Specialized trauma centers all over the world provide initial trauma care and diagnostic work-up of trauma patients. This work-up is standardized and frequently based on the Advanced Trauma Life Support (ATLS) guidelines which include a fast and priority-based physical examination as well as screening radiographs supplemented with selective Computed Tomography scanning (CT). ATLS guidelines advise to routinely perform X-rays of thorax and pelvis and Focused Assessment with Sonography for Trauma (FAST) in trauma patients. Whether or not to perform CT scanning following conventional imaging is defined less clearly in the ATLS guidelines and depends upon national guidelines and local protocols.

In recent years CT scanning has become faster, more detailed and more available in the acute trauma care setting. CT shows high accuracy for a wide range of injuries which is reflected by a low missed diagnosis rate. Hence, the conventional radiological work-up according to the ATLS may not be the optimal choice of primary diagnostics anymore. Furthermore, severely injured patients frequently require secondary CT scanning of many parts of the body after conventional imaging. Modern multidetector CT scanners (MDCT) can perform imaging of the head, cervical spine, chest, abdomen and pelvis in a single examination ('total body' CT scanning). The past few years this 'total body' imaging concept gained popularity as a possible alternative to the conventional imaging strategy. With the use of immediate 'total body' CT (TBCT) scanning in trauma patients, rapid and detailed information of organ and tissue injury becomes available and a well-founded plan for further therapy can be made.

In the past, CT scanners were located in the radiology department, frequently even on another floor than the emergency department (ED) were the trauma patient is admitted. The past assumption that TBCT in severely injured trauma patients is too time consuming may no longer be held, since an increasing number of trauma centers have a CT scanner available at the ED or even in the trauma room itself. Several studies evaluated time intervals associated with TBCT usage in severely injured patients. Although these studies are incomparable with respect to design, CT scanners used, diagnostic work-up protocols and trauma populations, the main conclusion is clear. TBCT scanning in trauma patients is not as time consuming as was once expected and may even be time saving compared to conventional imaging protocols supplemented with selective CT.

More and more trauma centers encourage and are implementing immediate TBCT scanning in the diagnostic phase of primary trauma care. Since the burden of TBCT in terms of costs and radiation dose is at least controversial, the advantage of performing immediate TBCT should be proven in high quality studies resulting in high level evidence in order to make its implementation justifiable.

In order to assess the value of immediate TBCT scanning in severely injured trauma patients, the Academic Medical Center (AMC) in Amsterdam, the Netherlands, has initiated an international multicenter randomized clinical trial. Severely injured patients, who are thought to benefit the most from a 'total body' imaging concept, will be included.

  Eligibility

Ages Eligible for Study:   18 Years and older
Genders Eligible for Study:   Both
Accepts Healthy Volunteers:   No
Criteria

Inclusion Criteria:

Trauma patient with presence of one of the following criteria:

At least one of the following parameters at hospital arrival:

  1. Respiratory rate ≥30/min or ≤10/min
  2. Pulse ≥120/min;
  3. Systolic blood pressure ≤100 mmHg
  4. Estimated external blood loss ≥500 ml
  5. Glasgow Coma Score ≤13
  6. Abnormal pupillary light reflex.

Or clinical suspicion of one of the following diagnoses:

  1. Fractures from at least two long bones
  2. Multiple rib fractures, flail chest or open chest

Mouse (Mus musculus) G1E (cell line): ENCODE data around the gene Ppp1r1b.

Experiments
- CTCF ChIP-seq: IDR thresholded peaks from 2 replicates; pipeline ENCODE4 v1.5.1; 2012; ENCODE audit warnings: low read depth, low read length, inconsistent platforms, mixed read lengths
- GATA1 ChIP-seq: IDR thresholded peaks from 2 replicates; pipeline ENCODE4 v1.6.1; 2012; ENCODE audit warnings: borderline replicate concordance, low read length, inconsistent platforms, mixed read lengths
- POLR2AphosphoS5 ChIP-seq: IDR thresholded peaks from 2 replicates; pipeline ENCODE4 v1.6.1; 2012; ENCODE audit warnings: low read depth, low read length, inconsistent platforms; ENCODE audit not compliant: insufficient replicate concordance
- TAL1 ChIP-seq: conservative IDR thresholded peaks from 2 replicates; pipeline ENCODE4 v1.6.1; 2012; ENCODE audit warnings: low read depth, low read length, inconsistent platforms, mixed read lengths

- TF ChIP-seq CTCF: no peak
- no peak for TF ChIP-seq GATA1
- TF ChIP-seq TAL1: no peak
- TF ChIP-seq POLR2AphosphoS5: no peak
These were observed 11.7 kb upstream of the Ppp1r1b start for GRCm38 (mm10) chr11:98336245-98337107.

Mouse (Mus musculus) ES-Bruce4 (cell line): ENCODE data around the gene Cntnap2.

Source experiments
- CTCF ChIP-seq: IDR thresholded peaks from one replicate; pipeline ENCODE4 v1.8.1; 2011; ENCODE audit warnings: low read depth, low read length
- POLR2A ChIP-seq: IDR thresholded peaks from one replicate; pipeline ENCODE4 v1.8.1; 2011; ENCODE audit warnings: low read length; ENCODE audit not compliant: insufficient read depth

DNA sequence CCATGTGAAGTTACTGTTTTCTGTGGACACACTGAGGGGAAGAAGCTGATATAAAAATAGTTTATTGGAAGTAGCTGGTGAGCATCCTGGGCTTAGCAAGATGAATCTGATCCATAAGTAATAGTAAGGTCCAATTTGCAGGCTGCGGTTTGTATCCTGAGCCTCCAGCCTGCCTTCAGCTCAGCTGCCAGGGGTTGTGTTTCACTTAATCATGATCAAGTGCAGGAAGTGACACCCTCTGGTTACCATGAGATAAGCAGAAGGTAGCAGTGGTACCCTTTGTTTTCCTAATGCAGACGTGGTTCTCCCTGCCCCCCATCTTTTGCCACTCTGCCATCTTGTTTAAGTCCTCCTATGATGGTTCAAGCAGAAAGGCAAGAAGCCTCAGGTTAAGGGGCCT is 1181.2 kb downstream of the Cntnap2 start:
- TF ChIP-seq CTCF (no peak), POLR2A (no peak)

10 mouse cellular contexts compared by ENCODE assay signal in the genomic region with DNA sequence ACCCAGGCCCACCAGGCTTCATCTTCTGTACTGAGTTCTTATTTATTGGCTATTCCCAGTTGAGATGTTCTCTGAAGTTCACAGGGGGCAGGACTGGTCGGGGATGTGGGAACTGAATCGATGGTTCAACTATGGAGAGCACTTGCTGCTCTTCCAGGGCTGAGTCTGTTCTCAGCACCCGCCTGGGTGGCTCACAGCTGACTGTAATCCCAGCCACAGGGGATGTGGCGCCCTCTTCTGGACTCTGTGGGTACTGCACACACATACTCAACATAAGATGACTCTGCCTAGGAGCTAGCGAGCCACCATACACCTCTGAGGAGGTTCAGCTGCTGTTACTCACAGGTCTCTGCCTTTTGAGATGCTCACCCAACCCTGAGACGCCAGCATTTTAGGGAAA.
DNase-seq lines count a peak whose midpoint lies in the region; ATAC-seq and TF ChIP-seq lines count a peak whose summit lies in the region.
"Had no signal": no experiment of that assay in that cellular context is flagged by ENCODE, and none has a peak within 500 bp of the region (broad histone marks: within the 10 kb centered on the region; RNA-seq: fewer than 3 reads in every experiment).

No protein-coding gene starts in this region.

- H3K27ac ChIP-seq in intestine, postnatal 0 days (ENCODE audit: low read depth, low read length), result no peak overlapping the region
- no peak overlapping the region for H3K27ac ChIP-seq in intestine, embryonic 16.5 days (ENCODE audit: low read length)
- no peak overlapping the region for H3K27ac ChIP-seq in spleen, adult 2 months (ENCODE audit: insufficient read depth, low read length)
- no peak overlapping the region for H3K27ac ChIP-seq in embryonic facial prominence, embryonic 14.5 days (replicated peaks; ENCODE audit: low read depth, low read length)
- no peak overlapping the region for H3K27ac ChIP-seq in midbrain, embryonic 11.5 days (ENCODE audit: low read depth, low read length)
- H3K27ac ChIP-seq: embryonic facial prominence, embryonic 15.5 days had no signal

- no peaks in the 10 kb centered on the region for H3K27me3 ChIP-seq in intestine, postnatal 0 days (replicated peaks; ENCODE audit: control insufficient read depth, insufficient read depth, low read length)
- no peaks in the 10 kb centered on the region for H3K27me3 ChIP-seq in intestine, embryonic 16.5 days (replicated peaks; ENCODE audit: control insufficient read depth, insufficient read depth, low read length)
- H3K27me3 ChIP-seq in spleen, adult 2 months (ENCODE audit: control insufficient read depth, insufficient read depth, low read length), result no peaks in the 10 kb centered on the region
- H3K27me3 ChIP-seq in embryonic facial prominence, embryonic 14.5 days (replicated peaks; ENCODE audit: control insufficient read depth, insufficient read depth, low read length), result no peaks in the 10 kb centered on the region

3. Severe abdominal injury
  4. Pelvic fracture
  5. Unstable vertebral fractures or signs of spinal cord injury.

Or one of the following injury mechanisms:

  1. Fall from height (≥ 10 feet)
  2. Ejection from the vehicle
  3. Death occupant in same vehicle
  4. Severely injured patient in same vehicle
  5. Wedged or trapped chest / abdomen.

Exclusion Criteria:

  1. Age <18 years (if known)
  2. Known pregnancy
  3. Patients referred from other hospitals
  4. Clearly low-energy trauma with blunt injury mechanism
  5. Penetrating injury in 1 body region (except gun shot wounds) as the clearly isolated injury
  6. Any patient who is judged to be too unstable to undergo a CT scan and requires (cardiopulmonary) resuscitation or immediate operation because death is imminent.
  Contacts and Locations
Choosing to participate in a study is an important personal decision. Talk with your doctor and family members or friends about deciding to join a study. To learn more about this study, you or your doctor may contact the study research staff using the Contacts provided below. For general information, see Learn About Clinical Studies.

Please refer to this study by its ClinicalTrials.gov identifier: NCT01523626

Locations
Netherlands
Academic Medical Center (AMC)
Amsterdam, Netherlands, 1105AZ
University Medical Center Groningen
Groningen, Netherlands, 9700 RB
University Medical Centre Nijmegen
Nijmegen, Netherlands, 6525 GA
Erasmus Medical Center
Rotterdam, Netherlands, 3015 CE
Switzerland
University Hospital Basel
Basel, Switzerland, CH - 4031
Sponsors and Collaborators
Academisch Medisch Centrum - Universiteit van Amsterdam (AMC-UvA)
University Medical Center Nijmegen
Erasmus Medical Center
University Medical Centre Groningen
Baylor College of Medicine
University Hospital, Basel, Switzerland
Investigators
Principal Investigator: Johan C Goslings, PhD Academic Medical Center, Amsterdam, The Netherlands
  More Information

Additional Information:
Publications:

Additional publications automatically indexed to this study by ClinicalTrials.gov Identifier (NCT Number):
Responsible Party: J.C. Goslings, Clinical Professor, Academisch Medisch Centrum - Universiteit van Amsterdam (AMC-UvA)
ClinicalTrials.gov Identifier: NCT01523626     History of Changes
Other Study ID Numbers: 1711020323, NTR2607
Study First Received: January 20, 2012
Last Updated: January 6, 2014
Health Authority: Netherlands: ZonMw, Netherlands Organisation for Health Research and Development
Netherlands: Medical Ethics Review Committee (METC)
Netherlands: The Central Committee on Research Involving Human Subjects (CCMO)
United States: Institutional Review Board
Switzerland: Ethikkommission

Keywords provided by Academisch Medisch Centrum - Universiteit van Amsterdam (AMC-UvA):
Trauma
Injur*
Emergen*
Computed Tomography
Total body
TBCT
Whole body
WBCT
Full body
Pan CT

Additional relevant MeSH terms:
Wounds and Injuries

ClinicalTrials.gov processed this record on August 27, 2014